Pearl of the Adriatic is saved from wall of flames

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The Independent Online

A 12-mile wall of flame has brought the Croatian city of Dubrovnik closer to destruction than at any time since Serb fighters bombarded it in the Balkans war.

The mayor was forced to declare a state of emergency as the fire advanced on the walled medieval city, a Unesco World Heritage site and the country's biggest tourist attraction.

For the first time since the 1991 Serbo-Croat war, authorities prepared shelters in an ancient fortress and a sports hall in case residents needed to be evacuated.

Firefighters waged a frantic overnight battle against the flames that had been whipped up even further by strong winds.

The fire started in neighbouring Bosnia-Herzegovina and ploughed its way through pine forests and swampland over the weekend, towards the port city that lies on the Adriatic.

But 1,000 firefighters and two Canadair planes managed to bring the blaze under control as the winds eased. Yesterday, only one abandoned house in a Dubrovnik suburb was found to have been burnt down, although smoke could still be seen blanketing the hills around the city.

"The flames are under control along the entire line," acting fire chief Tomislav Vuko told the AFP news agency. "In some quarters we had to fight the fire from house to house, but we have succeeded in limiting the magnitude of the damage."

About 26 firefighters were injured in the rescue operation. The European Commission said last week that more than 3,000 sq kms of forest in southern Europe had burnt so far this year, nearly as much as for the whole of 2006.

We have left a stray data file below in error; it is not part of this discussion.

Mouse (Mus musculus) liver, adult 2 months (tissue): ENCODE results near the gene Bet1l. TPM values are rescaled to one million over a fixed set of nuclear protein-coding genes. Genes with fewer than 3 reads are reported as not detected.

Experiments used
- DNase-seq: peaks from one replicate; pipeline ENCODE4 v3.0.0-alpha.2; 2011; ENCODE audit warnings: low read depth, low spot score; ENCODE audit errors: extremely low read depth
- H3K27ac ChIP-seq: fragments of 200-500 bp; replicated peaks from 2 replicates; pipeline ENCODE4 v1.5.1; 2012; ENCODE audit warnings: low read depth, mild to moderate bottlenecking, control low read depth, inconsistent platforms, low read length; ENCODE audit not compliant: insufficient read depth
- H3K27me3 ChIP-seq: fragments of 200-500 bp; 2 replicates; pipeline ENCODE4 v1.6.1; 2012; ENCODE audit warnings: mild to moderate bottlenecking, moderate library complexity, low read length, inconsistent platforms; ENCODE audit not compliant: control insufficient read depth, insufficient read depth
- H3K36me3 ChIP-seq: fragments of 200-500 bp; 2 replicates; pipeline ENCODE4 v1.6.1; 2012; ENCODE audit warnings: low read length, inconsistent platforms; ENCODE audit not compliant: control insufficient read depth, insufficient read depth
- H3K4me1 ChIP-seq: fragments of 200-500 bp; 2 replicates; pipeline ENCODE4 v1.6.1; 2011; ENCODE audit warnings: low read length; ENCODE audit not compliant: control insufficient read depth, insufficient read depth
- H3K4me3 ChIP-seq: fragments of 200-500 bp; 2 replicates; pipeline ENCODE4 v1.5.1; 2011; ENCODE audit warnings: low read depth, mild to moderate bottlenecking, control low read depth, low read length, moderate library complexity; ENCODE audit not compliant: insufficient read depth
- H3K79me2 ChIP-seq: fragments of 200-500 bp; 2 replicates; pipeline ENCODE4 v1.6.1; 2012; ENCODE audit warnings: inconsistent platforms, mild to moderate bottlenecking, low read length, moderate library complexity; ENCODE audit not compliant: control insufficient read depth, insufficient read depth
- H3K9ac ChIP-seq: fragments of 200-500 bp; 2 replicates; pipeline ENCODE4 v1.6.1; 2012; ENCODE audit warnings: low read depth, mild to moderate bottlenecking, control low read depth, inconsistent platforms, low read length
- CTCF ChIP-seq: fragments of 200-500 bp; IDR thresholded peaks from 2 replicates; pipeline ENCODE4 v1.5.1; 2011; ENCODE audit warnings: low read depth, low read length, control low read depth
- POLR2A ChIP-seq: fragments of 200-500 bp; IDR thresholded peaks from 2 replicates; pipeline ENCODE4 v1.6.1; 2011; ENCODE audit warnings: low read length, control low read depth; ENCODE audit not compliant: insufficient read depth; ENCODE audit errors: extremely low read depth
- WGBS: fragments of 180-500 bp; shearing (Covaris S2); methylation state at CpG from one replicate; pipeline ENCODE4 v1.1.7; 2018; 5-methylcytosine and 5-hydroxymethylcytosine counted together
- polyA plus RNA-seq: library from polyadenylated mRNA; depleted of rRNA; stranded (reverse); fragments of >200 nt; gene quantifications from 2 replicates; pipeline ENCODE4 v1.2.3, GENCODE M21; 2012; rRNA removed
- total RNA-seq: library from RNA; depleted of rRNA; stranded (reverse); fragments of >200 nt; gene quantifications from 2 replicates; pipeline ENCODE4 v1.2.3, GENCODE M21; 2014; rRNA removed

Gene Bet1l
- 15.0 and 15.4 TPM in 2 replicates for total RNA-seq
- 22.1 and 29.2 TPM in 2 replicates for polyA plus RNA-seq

Across the Adriatic, in Italy, the fire that has ravaged hundreds of forested areas over recent weeks picked up again with the strong winds. The region of Campania, centred on Naples, demanded that the central government declare an emergency after fires broke out on the slopes of Mount Vesuvius and spread to parts of the Amalfi coast, the long and beautiful rocky coastline south of Naples.

Further south in Puglia, on the heel of the Italian boot, the authorities feared another disaster like the one that consumed the forests around the tourist town of Peschichi on the Gargano promontory last week, when thousands of holidaymakers had to be rescued by helicopter after the flames drove them on to the beaches.

At Manduria in the Taranto region, home of Puglia's famous Primitivo wine, flames threatened to engulf a car park and the beach, and the authorities warned holidaymakers to flee the area. The intervention of two fire-fighting helicopters brought a halt to the advance of the flames.

The Environment minister, Alfonso Pecoraro Scanio, called for preventive measures to ward against future fires, and for tough judicial penalties for those including both pyromaniacs and criminals belonging to organised gangs who start them deliberately.

Italian authorities believe the great majority of the fires that have struck the peninsula this summer have been set deliberately, many of them by organised criminals who take advantage of the temperature and the winds to destroy protected natural areas. Using their clout with corrupt local governments, they can then arrange for them to be redesignated as areas where development is permitted - and ensure that firms controlled by the gangs win the resulting building contracts.

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